This is an important model to consider in behavioral segmentation marketing. It can help us in predicting how likely or unlikely it is that a customer will repeatedly purchase from a company. To work this out, you’ll need to create an RFM analysis which ranks customers in numerical order for each of the three categories with the most ideal customer earning the highest score in each of the three.
For example. When evaluating your customer’s recency, you might rate them a 10 out of 10 if they made a purchase in the last month, but a 1 if it was over a year ago. It’s up to each company to decide their scale for each of the categories. Once you add the scores together you can work out which companies are most likely to buy again, and then prioritize who you reach out to firstly and create value for those high-value customers.
An RFM analysis is a simple strategy that gives you a good indicator of how much of your revenue comes from repeat vs new customers and which areas you can focus on to try and make your customers happier, so they become repeat customers. It helps you find those commonalities and also differences between customers who repeat purchase and those who don’t to help you learn where there are potential gaps in your customer experience.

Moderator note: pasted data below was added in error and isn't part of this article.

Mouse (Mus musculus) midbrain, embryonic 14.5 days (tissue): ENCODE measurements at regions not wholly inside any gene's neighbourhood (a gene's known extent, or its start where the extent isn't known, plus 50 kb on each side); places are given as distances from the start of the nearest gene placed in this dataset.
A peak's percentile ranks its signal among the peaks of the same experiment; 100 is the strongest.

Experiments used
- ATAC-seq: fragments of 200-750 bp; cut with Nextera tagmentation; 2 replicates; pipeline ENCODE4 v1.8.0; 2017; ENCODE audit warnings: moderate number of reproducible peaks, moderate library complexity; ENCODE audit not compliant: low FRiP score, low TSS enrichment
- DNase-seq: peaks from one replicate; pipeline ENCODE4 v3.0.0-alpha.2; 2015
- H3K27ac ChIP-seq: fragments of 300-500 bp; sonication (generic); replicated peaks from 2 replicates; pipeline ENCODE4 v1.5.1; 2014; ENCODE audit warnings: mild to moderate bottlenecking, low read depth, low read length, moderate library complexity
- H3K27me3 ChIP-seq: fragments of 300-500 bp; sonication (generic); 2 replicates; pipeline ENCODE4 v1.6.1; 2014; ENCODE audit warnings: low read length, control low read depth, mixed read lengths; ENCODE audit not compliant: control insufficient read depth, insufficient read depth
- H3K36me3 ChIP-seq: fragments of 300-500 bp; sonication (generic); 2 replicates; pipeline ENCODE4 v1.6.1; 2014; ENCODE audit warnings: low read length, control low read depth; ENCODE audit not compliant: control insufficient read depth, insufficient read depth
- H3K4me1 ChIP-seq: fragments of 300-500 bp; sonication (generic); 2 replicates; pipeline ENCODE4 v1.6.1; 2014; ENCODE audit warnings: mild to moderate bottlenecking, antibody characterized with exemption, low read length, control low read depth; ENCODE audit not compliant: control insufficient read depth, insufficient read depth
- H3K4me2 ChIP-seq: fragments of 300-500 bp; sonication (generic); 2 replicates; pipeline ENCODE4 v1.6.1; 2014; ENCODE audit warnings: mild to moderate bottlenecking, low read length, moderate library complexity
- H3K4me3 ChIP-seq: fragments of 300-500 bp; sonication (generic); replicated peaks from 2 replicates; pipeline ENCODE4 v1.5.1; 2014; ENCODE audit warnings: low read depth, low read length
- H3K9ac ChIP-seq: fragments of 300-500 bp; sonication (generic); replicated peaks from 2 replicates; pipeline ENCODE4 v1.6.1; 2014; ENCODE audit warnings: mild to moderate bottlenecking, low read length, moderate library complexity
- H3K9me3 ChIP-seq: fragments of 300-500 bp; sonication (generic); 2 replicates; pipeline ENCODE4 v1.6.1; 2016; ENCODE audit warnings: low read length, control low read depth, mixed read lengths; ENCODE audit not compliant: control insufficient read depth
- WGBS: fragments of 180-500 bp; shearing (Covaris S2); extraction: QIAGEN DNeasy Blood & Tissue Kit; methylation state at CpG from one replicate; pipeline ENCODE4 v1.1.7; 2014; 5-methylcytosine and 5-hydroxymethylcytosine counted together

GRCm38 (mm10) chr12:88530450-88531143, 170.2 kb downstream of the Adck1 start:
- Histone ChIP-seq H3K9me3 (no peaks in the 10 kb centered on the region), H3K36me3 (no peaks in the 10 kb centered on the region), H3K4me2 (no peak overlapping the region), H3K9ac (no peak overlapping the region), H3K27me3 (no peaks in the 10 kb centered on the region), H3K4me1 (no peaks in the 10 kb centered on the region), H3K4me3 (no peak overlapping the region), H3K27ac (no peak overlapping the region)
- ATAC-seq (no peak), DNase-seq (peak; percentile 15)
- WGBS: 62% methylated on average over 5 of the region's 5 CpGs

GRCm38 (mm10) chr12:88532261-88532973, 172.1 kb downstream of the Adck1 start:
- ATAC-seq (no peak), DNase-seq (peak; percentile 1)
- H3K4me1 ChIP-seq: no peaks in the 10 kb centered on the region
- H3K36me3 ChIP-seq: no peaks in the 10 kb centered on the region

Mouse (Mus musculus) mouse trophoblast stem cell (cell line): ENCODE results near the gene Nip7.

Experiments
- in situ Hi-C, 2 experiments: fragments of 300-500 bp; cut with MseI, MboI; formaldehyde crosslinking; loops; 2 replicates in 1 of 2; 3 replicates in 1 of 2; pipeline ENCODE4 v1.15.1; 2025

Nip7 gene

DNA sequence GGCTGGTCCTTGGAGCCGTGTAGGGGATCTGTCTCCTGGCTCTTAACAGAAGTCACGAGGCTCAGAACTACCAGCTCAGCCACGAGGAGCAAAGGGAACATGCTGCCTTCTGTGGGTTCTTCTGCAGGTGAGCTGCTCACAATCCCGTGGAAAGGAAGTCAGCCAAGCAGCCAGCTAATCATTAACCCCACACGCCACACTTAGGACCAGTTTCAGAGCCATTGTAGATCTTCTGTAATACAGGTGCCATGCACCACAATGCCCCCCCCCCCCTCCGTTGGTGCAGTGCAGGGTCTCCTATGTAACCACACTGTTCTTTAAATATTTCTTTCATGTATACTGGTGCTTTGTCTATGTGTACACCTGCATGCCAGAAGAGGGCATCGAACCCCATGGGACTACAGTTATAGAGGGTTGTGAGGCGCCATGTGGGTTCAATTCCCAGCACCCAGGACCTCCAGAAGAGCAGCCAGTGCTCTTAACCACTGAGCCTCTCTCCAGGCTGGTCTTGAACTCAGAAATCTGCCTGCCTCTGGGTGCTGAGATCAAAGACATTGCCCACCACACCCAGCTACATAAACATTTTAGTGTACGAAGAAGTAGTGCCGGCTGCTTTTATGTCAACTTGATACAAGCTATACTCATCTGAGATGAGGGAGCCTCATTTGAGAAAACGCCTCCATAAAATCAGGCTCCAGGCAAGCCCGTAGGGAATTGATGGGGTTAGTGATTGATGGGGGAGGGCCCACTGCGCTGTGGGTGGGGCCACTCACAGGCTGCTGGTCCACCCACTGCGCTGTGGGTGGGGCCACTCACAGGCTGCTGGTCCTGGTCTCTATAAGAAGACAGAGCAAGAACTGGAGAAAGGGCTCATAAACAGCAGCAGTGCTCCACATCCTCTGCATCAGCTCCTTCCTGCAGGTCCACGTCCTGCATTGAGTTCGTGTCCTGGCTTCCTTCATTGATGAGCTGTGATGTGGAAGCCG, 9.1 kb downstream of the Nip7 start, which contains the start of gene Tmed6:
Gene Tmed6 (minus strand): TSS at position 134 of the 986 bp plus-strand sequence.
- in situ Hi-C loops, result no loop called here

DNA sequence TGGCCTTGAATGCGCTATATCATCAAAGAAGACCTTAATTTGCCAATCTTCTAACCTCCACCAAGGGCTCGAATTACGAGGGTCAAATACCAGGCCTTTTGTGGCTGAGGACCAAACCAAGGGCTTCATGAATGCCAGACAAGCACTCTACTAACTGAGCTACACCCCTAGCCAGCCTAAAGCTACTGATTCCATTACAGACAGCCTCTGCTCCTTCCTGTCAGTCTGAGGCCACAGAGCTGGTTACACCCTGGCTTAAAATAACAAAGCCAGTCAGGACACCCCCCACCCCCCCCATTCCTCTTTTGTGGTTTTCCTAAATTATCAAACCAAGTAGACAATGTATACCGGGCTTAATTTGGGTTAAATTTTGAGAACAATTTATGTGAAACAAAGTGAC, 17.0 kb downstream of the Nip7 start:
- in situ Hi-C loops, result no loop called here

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When it comes to behavioral segmentation, to summarize, it’s all about using your customers behavior to segment into different audiences and then taking that information to sell to them more effectively. It’s an extremely powerful marketing strategy that allows you to create personalized offers for your customers as well as helping to retain them. Finally, it allows you to understand your audience better so you can better connect with new ones.